Michelle Herrera Mulligan is the editor of, and a contributor to Juicy Mangos: Erotica Collection (Atria Books, 2007), the first-ever collection of Latina erotica in English, which Pulitzer-Prize-winning author Oscar Hijuelos called “not only a tantalizing read, but a deeply rewarding one as well.” In 2004, she co-edited Border-Line Personalities: A New Generation of Latinas Dish on Sex, Sass, and Cultural Shifting (HarperCollins/Rayo, 2004), an anthology of essays on the contemporary American Latina experience. She received an American Association of Teachers of Spanish and Portuguese (AATSP) Ruth Bennett Outstanding Contributions to Hispanic Studies Award in spring of 2006. Michelle has worked as an author and journalist in New York City for twelve years. She has contributed to Time, Woman’s Day, Latina, Teen People, and Publisher's Weekly, among many others.
Why It’s Worth It to Edit (and Contribute to) an Anthology
by Michelle Herrera Mulligan
You’ve all seen them. They drift into your inboxes with deletable subject lines like “FW:FW:Re:Please forward: New anthology editor seeks stories about sisterhood, motherhood, growing up in Miami, Detroit, Peoria...,” you get the idea. If you actually click on the message, you might make it to the part where it says compensation consists of a “small stipend upon selection.” That is, if you haven’t deleted it by then. And you probably have. I certainly did. Plenty of times. That is, until I thought of an anthology of my own.
My friend Robyn and I didn’t plan on doing an anthology, or even a book together. We mostly hung out in offices and laughed hysterically at all the weird things our mothers had in common, like favoring makeup for fifth graders, and loving telenovelas way too much. But after a while, we realized we had another important thing in common: we weren’t seeing professional women like ourselves (educated, sophisticated Latinas navigating multiple realities) on T.V., or in any of the novels or essays we were reading at the time. And we wanted to do something about it. So we decided to pose a couple of emailed questions of our own: “What has being Latina meant for you?” “What has it meant to your identity at different stages of your life?” We didn’t just send the questions to anybody. We asked the best writers and most outrageous thinkers of all of the talented women we knew. And what we got back overwhelmed us.
For about two years after we got a book deal, our lives became consumed by edits, negotiations (though the individual contributor contracts started out identical, many required tweaking and much discussion), and long phone therapy sessions, pronounced by panic about what family members, former lovers, and friends would say once it all hit the shelves. The work was consuming and costly (I could have made more money writing a long magazine feature at the time). Robyn and I became infamous editors in the process; we sent the essays back for revision after revision (and put ourselves through the same). But what we ended up with in the end was worth it: a tight-knit group of friends and colleagues, a tour around the country (that we paid for ourselves), where we met young women touched by our stories, conversations started about Latina identity in the press, and most importantly, the stories themselves, gathered in a volume called Border-Line Personalities: A New Generation of Latinas Dish on Sex, Sass, and Cultural Shifting (HarperCollins/Rayo, 2004), which is still being used in college curriculums around the country.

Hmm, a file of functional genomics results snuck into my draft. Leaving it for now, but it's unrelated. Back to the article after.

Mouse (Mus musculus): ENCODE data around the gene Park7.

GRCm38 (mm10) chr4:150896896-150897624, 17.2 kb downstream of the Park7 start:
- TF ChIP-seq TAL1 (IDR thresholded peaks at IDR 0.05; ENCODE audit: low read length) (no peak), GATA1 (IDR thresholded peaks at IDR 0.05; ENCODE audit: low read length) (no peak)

At the end of that process, I was happy and done. I was going solo. I’d never do it again. And yet, one day I got a call, just like that classic email, asking if I would be interested in contributing to someone else’s anthology. Only I didn’t politely decline out of turn. I took a minute to listen, and that moment proved to be transformational.
The job at first seemed absurd (“Me, an editor of erotica? Are you kidding?”). I had to edit in English and Spanish, and make writers that were more experienced than me sound amazing and polished as they wrote a heavily sexual, literary, novella. And I also had to write one of those novellas myself (“I know, what?!”) “There goes another year (or two), there goes my novel,” I thought. But my capacity as a writer was challenged, yet again, expanded beyond my expectations—as was the final product: Juicy Mangos:Erotica Collection (Atria Books, 2007). As with Border-Line, the experience sparked friendships that I treasure to this day.
You may hear that anthologies don’t sell, will suck your time, and are going the way of the hardcover. What you won’t hear is this: if you get a chance to work on one that features a topic you’re passionate about, jump at the chance. You’ll never take a class that will teach you more.
Michelle Herrera Mulligan, Elisha Miranda, and Sofia Quintero, will be reading from their stories from Juicy Mangos on Thursday, October 22 at the East Harlem Café, 1651 Lexington Avenue, 7-9 p.m.